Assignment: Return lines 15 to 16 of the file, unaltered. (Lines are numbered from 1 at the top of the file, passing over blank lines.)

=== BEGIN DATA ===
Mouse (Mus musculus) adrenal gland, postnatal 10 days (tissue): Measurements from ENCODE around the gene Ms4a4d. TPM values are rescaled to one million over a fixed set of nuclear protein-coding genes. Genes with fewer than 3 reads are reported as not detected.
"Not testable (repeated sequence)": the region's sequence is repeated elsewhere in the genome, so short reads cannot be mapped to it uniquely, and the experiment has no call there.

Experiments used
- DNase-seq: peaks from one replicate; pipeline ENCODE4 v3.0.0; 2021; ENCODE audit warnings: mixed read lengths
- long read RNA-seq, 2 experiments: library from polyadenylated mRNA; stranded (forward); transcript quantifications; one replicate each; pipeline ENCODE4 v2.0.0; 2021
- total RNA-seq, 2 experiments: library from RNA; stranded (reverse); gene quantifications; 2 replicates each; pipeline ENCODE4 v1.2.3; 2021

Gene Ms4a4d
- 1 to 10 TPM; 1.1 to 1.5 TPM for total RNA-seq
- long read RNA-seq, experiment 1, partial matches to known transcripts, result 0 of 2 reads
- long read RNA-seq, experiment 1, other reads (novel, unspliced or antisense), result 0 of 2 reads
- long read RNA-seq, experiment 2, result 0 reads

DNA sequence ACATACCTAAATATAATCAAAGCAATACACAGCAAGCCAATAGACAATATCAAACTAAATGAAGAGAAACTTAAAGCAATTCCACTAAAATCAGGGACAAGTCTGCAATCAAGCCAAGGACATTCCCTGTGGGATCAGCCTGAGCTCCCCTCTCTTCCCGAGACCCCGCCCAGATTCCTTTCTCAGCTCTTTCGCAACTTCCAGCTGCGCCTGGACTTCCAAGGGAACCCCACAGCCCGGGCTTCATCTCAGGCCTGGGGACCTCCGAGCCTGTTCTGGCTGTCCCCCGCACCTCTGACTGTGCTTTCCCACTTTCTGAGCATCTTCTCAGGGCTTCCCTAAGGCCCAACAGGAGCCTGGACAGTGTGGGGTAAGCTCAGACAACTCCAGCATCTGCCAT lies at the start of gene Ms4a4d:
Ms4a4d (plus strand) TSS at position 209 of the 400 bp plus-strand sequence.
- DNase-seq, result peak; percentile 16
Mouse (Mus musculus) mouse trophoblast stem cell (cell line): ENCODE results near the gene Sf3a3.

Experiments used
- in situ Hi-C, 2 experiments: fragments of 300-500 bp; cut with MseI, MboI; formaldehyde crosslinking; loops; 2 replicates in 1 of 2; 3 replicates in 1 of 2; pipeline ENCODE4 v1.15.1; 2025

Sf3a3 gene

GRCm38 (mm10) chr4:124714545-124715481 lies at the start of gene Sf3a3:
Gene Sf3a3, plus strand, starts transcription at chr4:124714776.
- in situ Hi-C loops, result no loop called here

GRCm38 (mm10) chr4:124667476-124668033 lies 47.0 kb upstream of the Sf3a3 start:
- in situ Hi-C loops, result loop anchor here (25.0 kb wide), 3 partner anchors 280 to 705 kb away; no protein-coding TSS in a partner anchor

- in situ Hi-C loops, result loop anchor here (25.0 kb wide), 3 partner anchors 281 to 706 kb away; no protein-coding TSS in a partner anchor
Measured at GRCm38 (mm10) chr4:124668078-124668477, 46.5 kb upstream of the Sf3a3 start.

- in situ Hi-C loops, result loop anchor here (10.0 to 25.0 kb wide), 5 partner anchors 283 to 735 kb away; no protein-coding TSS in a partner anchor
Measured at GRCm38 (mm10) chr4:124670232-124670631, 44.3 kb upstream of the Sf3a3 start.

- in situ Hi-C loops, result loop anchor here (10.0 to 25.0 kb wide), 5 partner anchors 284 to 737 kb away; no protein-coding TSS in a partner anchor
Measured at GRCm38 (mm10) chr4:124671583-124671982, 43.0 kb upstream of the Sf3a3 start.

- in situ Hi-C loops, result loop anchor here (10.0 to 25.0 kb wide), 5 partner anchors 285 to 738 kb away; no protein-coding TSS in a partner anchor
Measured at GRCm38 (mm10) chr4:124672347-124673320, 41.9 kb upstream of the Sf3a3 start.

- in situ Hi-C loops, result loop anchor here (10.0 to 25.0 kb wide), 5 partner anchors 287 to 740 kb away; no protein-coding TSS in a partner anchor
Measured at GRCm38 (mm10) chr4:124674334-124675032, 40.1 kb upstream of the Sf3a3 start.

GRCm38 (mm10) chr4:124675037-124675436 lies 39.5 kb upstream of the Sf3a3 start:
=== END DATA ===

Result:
Mouse (Mus musculus) mouse trophoblast stem cell (cell line): ENCODE results near the gene Sf3a3.

Experiments used